Adding extra

Add to your super now to help you live the lifestyle you want in retirement

For many of us, the compulsory amount of super will not be enough to provide us with the lifestyles we want in retirement. Adding a bit more to your super now, will help you get there.

There are two main ways to add to your super:

  1. Before-tax salary sacrifice contributions through your employer
  2. After-tax personal contributions from your take-home pay or savings

1. Salary sacrifice

Salary sacrifice is an arrangement you set up with your employer to put a little bit more of your before-tax salary into super.

Less tax, more super

Salary sacrifice can be one of the most tax-effective ways to add to your super. Why? 

  1. Contributions are generally taxed at lower rates than most people’s income tax rates
    Contributions into super from your pre-tax income are generally taxed at 15%... much lower than up to 49% (including the Medicare levy) that may apply if you take the money as income, depending on what you earn.

    Although, higher tax rates may apply to your taxable contributions if you are a high income earner (ie income over $300,000).
  2. Salary sacrifice can lower your taxable income
    When you salary sacrifice, your employer makes the extra contribution before income tax is taken out. Income tax is then applied to the amount that’s left.

Who can salary sacrifice?

The tax treatment means that salary sacrifice may be best suited to people who earn at least $18,201 a year and have a marginal tax rate of 19% or more.

People who earn below that amount might benefit more from making after-tax personal contributions in order to take advantage of the Government co-contribution.

You must be employed and be under age 75 to salary sacrifice into super. After age 65 conditions apply.

Are there caps on the amount?

The Government has applied a cap on how much you can contribute to your super at concessional tax rates.

Amounts above the cap are taxed at your marginal tax rate (plus interest). The cap amounts vary depending on your age and the type of contribution you make. See the Member Guide – Tax – contributions  for details.

Some employers may also have a limit on the amount they allow you to salary sacrifice, so you should check that with your employer.

Start salary sacrificing

Number 1Decide how much

Decide how much you want to salary sacrifice. You can salary sacrifice from your regular salary, bonuses or allowances.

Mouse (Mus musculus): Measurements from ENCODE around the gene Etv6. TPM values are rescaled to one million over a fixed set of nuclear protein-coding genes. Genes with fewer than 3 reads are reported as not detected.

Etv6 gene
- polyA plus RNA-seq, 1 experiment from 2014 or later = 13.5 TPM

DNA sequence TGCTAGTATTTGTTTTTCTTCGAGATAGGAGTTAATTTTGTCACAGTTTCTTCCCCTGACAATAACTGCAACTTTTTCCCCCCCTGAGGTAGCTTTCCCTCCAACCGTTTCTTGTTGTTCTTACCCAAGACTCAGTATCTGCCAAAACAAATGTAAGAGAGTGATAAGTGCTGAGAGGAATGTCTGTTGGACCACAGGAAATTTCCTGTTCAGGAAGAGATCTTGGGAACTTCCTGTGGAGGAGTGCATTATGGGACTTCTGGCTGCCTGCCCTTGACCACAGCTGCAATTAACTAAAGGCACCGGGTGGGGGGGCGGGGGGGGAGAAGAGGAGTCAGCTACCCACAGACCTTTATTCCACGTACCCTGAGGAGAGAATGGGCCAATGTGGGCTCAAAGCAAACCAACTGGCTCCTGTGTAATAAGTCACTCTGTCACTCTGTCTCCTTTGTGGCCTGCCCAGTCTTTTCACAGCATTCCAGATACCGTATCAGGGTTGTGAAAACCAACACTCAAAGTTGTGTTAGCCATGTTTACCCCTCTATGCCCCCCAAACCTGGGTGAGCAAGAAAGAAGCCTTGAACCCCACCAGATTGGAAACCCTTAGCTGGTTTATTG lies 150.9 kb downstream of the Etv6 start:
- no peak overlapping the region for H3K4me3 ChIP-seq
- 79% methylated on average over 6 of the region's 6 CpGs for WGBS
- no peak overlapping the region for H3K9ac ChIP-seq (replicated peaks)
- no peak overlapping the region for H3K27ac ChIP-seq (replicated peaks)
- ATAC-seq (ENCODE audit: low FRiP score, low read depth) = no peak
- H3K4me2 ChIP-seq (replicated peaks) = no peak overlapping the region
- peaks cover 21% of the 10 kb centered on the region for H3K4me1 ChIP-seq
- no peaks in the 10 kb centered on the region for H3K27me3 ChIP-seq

Use our calculator to help work out the right amount for you.

Note: Before salary sacrificing, it’s important you review all of the super contributions you make that are taxed at concessional rates amounts to ensure you don’t exceed the concessional contributions cap. Exceeding the cap may mean you’re subject to an interest charge and additional tax.

Number 1Fill in the form

Complete and sign a Make a personal and/or salary sacrifice contributions through your employer form. Hand it to your HR or payroll manager and they will start making payment into your VicSuper account.

If you’re a school-based staff member or principal employed by DEECD, you’ll need to complete a Salary Packaging Form instead.

2. Personal (after-tax) contributions

Personal after-tax contributions are voluntary payments you make into super yourself from your take-home pay or after-tax savings. 

  1. Get a bonus $500
    The Government rewards people for adding more to their super. By making an after-tax contribution to super you could be eligible to receive a Government co-contribution of up to $500 if you earn under $50,454 year.
  2. Add early to benefit later
    Adding a bit more early on can make a massive difference down the track because of the long-term benefits of compound interest. Even adding a small amount helps. Use our calculator to see how adding a little can help you. 
  3. Lower tax on investment earnings
    Investment earnings in super are taxed at a maximum of 15%, compared to up to 49% (including the Medicare levy) in income tax that may be apply to other types of investments.

Who can make personal contributions?

You must be under 75 to make personal contributions into super. Conditions apply between the age of 65 and 74 (inclusive).

Are there caps on the amount?

Contribution caps, set by legislation, restrict the amount of personal contributions you can make each year without incurring additional tax. Refer to page 2 of the Member Guide 

Start making personal contributions

VS CompareDirect debit

Use direct debit to set up regular automatic contributions into your VicSuper account.

Download a Personal contributions via direct debit form, and send your completed form to VicSuper, GPO Box 89, Melbourne Vic 3001

Icon for BPAYOnline via BPAY®

Transfer money directly from your bank account to your VicSuper account using BPAY®.

To get the BPAY® Biller Code and your unique reference number to use for your internet or phone banking, login to your account, or call us on 1300 366 216.

Not registered for VicSuper MembersOnline? You can register here.

Icon for appointmentThrough your employer

Complete and sign a Make a personal and/or salary sacrifice contributions through your employer form and give it to your HR or payroll manager.

Icon for cashCheque or Money Order

Download a Make a personal contribution directly to VicSuper (including self-employed contributions) form, and send your completed form along with your cheque or money order to:

VicSuper, GPO Box 89, Melbourne Vic 3001